Rates of ovulation in women with PCOS are markedly reduced. In addition, the risk of fetal loss during the first trimester in PCOS women is increased. Recently, there has been some use of metformin to treat these problems in fertility in women with PCOS. Preliminary studies suggest that metformin may increase the likelihood of pregnancy in PCOS and that it may reduce the risk of fetal loss. There is much more data to suggest that metformin does not appear to be harmful to the fetus if taken during pregnancy. Finally, very early data suggests that metformin reduces the risk of diabetes during pregnancy in PCOS women. These are exciting data, but they are preliminary. However, women with concerns about PCOS may wish to watch these developments over time.

New Insulins Make Headway Toward Release

Current information suggests that some of the coming insulins are closer to being released. There are three new insulins on the horizon:

Novolog (Novo-Nordisk Corporation) – an ultra-fast acting insulin, similar to Humulog (Eli Lilly Corporation)

Glargine or Lantus™ (Aventis Pharmaceuticals) – an ultra-long lasting insulin, taken once per day, which provides a base of insulin action

Inhaled Insulin (Pfizer and Inhale Pharmaceuticals) – a product breathed as an asthma inhaler to provide fast-acting insulin coverage. These new insulins will expand the many therapeutic choices for insulin coverage.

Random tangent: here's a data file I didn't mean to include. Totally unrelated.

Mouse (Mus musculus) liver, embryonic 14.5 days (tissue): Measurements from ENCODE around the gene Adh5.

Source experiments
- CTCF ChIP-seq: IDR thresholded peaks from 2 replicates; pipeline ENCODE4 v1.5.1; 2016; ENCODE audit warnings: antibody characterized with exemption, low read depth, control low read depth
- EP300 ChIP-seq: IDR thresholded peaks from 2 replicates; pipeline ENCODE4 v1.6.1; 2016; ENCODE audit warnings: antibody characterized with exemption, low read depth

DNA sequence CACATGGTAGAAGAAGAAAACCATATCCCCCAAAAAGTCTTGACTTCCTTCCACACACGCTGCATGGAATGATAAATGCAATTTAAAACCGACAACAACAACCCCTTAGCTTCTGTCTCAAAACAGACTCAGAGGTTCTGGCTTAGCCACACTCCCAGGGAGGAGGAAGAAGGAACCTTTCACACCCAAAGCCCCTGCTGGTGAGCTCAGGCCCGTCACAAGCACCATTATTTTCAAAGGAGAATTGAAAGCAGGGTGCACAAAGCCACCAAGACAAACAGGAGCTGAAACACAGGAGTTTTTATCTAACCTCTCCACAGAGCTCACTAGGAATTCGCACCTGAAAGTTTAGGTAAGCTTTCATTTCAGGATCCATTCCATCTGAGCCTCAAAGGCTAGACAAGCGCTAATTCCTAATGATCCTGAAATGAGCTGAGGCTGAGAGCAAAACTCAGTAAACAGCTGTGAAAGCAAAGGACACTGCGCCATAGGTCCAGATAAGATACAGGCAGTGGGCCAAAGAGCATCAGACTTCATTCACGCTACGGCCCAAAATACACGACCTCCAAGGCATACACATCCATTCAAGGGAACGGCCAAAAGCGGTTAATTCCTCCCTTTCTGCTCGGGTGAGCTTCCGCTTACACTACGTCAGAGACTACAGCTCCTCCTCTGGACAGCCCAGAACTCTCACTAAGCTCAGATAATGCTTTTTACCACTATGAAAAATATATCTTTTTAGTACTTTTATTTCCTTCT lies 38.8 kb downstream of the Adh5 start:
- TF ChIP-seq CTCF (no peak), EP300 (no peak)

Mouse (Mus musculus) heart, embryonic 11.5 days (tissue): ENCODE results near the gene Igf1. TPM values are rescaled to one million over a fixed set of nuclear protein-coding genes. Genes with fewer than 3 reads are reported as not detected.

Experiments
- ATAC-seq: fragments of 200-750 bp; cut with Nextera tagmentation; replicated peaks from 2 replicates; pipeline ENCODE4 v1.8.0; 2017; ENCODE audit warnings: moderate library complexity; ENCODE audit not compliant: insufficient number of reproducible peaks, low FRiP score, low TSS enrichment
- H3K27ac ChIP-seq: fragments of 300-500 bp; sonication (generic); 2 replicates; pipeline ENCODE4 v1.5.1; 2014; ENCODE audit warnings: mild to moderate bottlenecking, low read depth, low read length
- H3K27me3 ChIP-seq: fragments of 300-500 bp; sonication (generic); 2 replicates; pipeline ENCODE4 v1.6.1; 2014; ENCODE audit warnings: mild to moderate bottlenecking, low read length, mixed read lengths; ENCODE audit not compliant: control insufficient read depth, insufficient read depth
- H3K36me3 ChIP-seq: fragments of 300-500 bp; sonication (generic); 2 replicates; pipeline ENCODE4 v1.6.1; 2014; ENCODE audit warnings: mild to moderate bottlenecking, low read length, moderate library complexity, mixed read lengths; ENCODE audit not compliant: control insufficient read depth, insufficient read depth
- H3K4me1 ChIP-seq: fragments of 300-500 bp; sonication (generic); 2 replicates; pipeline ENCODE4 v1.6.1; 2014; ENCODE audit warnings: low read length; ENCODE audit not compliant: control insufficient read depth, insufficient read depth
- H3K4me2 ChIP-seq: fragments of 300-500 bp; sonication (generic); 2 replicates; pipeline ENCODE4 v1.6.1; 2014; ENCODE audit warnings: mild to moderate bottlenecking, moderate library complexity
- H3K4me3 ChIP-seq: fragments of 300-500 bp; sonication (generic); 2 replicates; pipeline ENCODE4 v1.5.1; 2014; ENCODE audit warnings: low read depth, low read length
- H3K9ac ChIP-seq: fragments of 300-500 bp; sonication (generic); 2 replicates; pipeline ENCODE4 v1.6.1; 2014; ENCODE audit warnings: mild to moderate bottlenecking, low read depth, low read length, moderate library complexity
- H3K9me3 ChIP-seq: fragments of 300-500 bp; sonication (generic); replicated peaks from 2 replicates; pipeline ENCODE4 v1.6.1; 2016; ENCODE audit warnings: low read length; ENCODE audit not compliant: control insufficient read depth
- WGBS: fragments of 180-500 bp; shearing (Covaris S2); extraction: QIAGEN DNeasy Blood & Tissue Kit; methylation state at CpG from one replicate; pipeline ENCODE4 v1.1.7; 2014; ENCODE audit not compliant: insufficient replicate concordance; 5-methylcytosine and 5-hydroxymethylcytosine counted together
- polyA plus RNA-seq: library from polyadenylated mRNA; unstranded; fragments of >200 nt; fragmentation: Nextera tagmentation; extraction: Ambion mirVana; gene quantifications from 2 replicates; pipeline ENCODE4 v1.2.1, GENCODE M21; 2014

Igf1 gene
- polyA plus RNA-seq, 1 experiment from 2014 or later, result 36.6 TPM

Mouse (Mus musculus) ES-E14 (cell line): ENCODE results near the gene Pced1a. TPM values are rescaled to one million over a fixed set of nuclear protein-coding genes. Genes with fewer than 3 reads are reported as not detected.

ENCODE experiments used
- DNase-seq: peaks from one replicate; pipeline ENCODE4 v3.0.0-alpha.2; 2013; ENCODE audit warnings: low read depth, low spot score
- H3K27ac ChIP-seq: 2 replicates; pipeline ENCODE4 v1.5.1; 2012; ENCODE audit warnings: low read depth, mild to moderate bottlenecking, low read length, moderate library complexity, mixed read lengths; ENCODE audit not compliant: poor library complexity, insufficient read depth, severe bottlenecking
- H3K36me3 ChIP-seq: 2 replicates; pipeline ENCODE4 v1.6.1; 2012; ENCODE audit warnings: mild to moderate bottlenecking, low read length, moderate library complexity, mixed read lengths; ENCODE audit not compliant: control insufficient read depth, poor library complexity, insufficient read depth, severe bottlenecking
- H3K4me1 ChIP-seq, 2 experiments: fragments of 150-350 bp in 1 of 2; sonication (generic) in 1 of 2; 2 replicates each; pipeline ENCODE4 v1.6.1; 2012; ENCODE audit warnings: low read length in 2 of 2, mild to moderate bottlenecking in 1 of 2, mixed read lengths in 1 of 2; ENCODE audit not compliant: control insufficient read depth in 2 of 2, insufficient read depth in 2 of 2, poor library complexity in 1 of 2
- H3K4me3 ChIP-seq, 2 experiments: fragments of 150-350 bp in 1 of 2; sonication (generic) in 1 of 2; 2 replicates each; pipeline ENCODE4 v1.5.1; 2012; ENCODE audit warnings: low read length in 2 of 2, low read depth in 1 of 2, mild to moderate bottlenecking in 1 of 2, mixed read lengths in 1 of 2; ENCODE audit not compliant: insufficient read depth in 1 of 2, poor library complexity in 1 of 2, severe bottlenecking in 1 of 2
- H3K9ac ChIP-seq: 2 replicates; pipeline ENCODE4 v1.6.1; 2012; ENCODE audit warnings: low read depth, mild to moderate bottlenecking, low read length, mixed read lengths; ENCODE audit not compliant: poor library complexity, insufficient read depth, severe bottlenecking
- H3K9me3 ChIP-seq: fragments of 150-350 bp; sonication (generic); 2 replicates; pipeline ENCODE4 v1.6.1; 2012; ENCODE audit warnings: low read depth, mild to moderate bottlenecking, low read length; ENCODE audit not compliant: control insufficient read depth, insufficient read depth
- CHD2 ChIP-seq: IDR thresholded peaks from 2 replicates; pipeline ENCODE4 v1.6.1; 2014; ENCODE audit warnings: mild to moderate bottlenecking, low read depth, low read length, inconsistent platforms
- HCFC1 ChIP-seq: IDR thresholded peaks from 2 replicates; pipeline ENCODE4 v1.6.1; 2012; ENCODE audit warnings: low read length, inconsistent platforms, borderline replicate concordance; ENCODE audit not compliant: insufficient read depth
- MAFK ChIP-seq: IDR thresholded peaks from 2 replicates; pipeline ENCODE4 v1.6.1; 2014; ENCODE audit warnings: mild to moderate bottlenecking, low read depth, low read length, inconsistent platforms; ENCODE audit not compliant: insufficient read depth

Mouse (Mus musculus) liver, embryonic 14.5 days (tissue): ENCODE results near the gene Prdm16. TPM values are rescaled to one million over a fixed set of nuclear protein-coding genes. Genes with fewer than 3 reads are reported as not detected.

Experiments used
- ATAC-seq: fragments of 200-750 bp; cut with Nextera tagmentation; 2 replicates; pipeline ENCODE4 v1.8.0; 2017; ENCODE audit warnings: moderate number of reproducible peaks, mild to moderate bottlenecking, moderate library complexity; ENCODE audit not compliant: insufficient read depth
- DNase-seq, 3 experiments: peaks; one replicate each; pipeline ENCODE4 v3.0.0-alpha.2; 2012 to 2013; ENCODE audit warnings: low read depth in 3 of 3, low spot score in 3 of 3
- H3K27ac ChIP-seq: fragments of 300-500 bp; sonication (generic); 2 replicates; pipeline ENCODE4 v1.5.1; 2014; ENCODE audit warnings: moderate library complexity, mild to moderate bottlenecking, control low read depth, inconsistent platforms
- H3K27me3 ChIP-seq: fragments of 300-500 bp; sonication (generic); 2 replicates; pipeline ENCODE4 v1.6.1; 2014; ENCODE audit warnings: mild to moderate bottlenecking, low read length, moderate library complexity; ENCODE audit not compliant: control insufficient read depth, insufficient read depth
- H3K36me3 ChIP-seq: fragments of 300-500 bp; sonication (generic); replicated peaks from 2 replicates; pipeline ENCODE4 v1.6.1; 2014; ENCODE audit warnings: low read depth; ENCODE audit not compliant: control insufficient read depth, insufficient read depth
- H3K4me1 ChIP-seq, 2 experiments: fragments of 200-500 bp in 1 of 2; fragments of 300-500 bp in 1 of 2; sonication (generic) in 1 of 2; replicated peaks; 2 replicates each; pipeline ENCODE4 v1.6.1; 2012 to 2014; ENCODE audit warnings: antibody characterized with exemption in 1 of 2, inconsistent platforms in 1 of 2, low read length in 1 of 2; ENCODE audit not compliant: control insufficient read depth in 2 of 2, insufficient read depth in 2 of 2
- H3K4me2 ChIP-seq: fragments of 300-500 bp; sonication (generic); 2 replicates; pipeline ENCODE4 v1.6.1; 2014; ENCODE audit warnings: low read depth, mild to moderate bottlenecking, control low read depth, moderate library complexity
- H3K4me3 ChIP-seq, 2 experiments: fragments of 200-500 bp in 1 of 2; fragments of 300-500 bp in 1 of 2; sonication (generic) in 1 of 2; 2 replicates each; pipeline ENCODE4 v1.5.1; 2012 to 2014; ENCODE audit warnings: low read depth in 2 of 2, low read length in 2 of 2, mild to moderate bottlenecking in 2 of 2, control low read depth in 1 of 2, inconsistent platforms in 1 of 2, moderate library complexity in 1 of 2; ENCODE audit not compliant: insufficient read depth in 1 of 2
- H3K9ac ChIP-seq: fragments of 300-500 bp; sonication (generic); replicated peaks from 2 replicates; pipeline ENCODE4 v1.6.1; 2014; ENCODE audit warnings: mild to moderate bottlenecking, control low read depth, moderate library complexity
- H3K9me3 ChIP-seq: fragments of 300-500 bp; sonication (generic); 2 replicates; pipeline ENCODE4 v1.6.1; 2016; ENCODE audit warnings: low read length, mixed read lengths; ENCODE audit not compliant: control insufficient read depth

Healthy Eating

This section of our website is dedicated to all of us who like good food and, yet, are worried about our health. We will be updating this section periodically. We are always happy to have suggestions and new recipes for our food section.

 

Current Recommendations About Meal Planning

There are few things about diet that have changed as often or as much as the recommendations about carbohydrate intake. Currently, this is a major professional and public focus of concern in diets for diabetes. However, there have been a number of other changes in attitudes toward diet, which are at least as interesting, including the use of carbohydrate counting, acceptance of strict versus reasonable protocol diets, and considerations regarding vitamin and nutrient supplementation.

 

How the Nutritional Program May Be Planned